One of the Federal Housing Finance Agency’s priorities for 2013 is to begin to bring private capital back into the mortgage finance system through risk-sharing transactions — one way or another.

Last week, Freddie Mac moved forward toward the conservator’s goal of contracting its risk profile by pricing a $500 million risk-transfer deal linked to mortgages it guarantees. The transaction was upsized from an initial estimate of $400 million.

A rosier housing market and mortgage credit outlook has influenced the private sector appetite for mortgage credit. As a result, the Structured Agency Credit Risk (STACR) notes offering have left agency investors wondering if this pricing will ultimately impact future guarantee-fee hikes.

"Given the relatively small size offered, $500 million, it isn’t clear how much weight the FHFA will assign to one transaction pricing. The next $1 billion, $10 billion, or more will begin to test the market’s enthusiasm for mortgage credit," explained analysts for JPMorgan Chase (JPM).

The collateral behind the enterprise’s offering excluded high loan-to-value collateral and Home Affordable Refinance Program streamline refi loans.

As a result, the government-sponsored enterprises may need separate mechanisms to discover private sector pricing for high loan-to-value collateral, which can be achieved through private mortgage insurance or model-based pricing – charging via upfront loan level pricing adjustments like both currently do, JPMorgan Chase analysts noted.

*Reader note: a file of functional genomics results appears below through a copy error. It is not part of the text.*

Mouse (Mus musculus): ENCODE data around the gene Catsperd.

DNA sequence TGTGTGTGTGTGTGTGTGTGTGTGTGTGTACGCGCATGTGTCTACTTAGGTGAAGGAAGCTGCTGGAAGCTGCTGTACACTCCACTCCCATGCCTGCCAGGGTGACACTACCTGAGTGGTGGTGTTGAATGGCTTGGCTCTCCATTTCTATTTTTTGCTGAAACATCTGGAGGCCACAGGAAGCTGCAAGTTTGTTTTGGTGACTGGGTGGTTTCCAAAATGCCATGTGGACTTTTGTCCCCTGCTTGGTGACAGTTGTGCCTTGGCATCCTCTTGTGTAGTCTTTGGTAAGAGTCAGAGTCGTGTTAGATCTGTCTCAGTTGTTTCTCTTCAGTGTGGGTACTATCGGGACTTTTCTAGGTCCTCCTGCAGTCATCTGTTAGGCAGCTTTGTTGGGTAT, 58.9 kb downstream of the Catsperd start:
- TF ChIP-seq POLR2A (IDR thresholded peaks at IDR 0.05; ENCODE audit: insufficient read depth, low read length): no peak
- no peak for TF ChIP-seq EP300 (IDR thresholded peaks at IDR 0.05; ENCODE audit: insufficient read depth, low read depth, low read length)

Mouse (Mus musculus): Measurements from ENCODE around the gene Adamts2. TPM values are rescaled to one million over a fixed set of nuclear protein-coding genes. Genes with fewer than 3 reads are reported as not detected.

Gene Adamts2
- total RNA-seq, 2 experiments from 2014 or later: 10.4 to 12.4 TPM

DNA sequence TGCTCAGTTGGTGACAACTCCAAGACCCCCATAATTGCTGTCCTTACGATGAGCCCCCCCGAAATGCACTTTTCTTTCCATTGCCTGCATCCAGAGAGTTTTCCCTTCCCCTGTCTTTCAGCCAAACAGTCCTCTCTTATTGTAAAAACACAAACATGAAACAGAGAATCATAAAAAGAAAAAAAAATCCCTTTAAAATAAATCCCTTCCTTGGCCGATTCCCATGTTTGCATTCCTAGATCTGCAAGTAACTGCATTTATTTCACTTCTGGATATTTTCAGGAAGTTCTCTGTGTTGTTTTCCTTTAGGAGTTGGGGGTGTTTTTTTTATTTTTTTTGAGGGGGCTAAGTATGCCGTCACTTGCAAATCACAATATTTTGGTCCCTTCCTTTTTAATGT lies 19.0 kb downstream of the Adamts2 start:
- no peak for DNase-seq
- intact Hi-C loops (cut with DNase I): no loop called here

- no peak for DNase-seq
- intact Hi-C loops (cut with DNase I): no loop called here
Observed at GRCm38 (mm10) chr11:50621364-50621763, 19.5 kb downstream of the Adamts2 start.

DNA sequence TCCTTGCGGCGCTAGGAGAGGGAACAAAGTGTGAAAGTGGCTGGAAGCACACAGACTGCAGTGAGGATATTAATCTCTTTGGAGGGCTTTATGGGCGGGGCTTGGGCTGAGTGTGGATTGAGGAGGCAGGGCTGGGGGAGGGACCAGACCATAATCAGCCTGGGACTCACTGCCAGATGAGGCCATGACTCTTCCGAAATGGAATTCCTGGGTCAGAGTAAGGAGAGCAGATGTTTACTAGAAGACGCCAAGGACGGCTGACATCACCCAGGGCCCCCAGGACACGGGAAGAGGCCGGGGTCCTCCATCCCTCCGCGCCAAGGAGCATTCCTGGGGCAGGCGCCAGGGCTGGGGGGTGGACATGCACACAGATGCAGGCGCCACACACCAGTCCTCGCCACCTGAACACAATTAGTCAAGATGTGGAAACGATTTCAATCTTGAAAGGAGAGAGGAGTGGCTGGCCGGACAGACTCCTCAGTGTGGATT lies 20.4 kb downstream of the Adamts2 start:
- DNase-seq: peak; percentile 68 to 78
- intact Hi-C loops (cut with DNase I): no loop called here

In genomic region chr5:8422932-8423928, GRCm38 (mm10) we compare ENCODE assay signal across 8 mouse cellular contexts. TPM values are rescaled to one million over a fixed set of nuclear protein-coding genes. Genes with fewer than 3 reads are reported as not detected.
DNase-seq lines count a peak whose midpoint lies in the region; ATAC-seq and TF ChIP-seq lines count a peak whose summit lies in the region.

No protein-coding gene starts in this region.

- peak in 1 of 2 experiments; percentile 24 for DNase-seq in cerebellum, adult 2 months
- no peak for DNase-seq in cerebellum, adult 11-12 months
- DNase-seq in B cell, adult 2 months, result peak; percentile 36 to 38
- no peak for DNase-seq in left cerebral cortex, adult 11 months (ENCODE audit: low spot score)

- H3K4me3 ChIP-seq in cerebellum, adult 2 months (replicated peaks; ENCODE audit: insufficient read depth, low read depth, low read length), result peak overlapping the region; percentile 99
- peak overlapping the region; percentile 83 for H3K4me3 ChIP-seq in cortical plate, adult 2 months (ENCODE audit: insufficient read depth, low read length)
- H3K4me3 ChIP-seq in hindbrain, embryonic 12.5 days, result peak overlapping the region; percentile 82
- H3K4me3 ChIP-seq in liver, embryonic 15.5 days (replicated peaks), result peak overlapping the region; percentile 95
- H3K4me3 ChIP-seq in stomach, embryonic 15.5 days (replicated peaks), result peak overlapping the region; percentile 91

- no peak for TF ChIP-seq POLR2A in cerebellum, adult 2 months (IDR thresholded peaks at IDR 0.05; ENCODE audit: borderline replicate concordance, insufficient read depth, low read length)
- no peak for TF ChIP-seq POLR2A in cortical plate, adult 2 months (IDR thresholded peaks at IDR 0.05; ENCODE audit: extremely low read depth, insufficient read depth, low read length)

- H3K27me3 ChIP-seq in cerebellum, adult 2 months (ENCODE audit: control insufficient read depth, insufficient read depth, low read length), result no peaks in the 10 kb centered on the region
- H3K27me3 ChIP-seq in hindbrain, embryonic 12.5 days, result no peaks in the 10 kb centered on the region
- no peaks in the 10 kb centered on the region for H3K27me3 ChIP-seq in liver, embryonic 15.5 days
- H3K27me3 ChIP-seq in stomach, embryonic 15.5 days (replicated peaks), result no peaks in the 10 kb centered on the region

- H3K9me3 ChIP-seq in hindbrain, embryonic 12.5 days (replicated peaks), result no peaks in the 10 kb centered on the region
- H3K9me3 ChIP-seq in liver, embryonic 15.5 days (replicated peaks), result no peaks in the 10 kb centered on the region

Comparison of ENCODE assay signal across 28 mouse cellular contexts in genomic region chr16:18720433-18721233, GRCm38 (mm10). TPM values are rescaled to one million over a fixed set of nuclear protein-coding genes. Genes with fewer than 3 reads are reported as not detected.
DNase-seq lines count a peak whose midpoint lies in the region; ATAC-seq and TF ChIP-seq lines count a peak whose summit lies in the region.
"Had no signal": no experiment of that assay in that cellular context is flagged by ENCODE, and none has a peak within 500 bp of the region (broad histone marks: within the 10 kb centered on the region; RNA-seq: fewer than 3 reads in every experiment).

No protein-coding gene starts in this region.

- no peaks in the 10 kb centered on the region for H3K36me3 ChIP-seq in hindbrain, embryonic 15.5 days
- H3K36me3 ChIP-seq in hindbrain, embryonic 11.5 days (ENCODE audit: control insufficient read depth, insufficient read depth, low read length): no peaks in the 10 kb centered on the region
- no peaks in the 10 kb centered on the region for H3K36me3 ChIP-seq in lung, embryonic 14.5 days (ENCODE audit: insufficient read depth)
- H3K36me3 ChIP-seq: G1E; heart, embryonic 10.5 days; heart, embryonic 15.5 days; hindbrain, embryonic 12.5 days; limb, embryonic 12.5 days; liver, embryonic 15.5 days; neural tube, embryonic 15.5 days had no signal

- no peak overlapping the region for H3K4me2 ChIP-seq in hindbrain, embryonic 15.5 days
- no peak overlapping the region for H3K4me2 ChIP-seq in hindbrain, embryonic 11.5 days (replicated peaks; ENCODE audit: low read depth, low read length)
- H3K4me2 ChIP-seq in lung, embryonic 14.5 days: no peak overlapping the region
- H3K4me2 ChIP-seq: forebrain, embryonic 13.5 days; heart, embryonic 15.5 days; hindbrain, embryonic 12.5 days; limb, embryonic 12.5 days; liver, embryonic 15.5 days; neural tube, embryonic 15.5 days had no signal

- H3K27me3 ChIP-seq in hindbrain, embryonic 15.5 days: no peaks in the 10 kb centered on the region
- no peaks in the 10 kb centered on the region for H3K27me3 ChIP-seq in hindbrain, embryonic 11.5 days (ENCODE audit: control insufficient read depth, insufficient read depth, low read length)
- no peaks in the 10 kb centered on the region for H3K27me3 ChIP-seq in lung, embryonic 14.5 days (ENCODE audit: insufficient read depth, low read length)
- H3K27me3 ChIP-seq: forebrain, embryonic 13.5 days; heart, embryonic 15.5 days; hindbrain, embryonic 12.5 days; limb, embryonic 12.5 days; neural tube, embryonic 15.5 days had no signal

On a similar note, analysts for Bank of America Merrill Lynch pointed out that the cost of transferring 0.3% to 3% slice of the collateral is roughly 15 basis points, compared to the overall average g-fees of 50 basis points — a significant difference.

"The sale of these notes provides further insights into the risk-based pricing of the agency guarantees and their g-fees," BofAML analysts stated.

They added, "This also helps to start the GSEs on their way to bringing in private capital back into the mortgage market distributing mortgage credit risk away from the GSEs."

Many agency investors are expecting additional g-fee hikes, arguing that the current levels are crowding out private sector participation in the market.

As a result, Freddie Mac’s notes pricing suggest that there’s strong private demand for mortgage credit.

But, the deal does not offer enough clarity on all the necessary g-fee components.

"STACR does not lend immediate support for a g-fee hike which would happen if its implied spreads were above what the GSEs currently charge," JPMorgan Chase analysts said.

 "However, away from STACRs, a cost of capital argument could be made that g-fees would need to be higher to encourage private competition," the mega bank analysts concluded.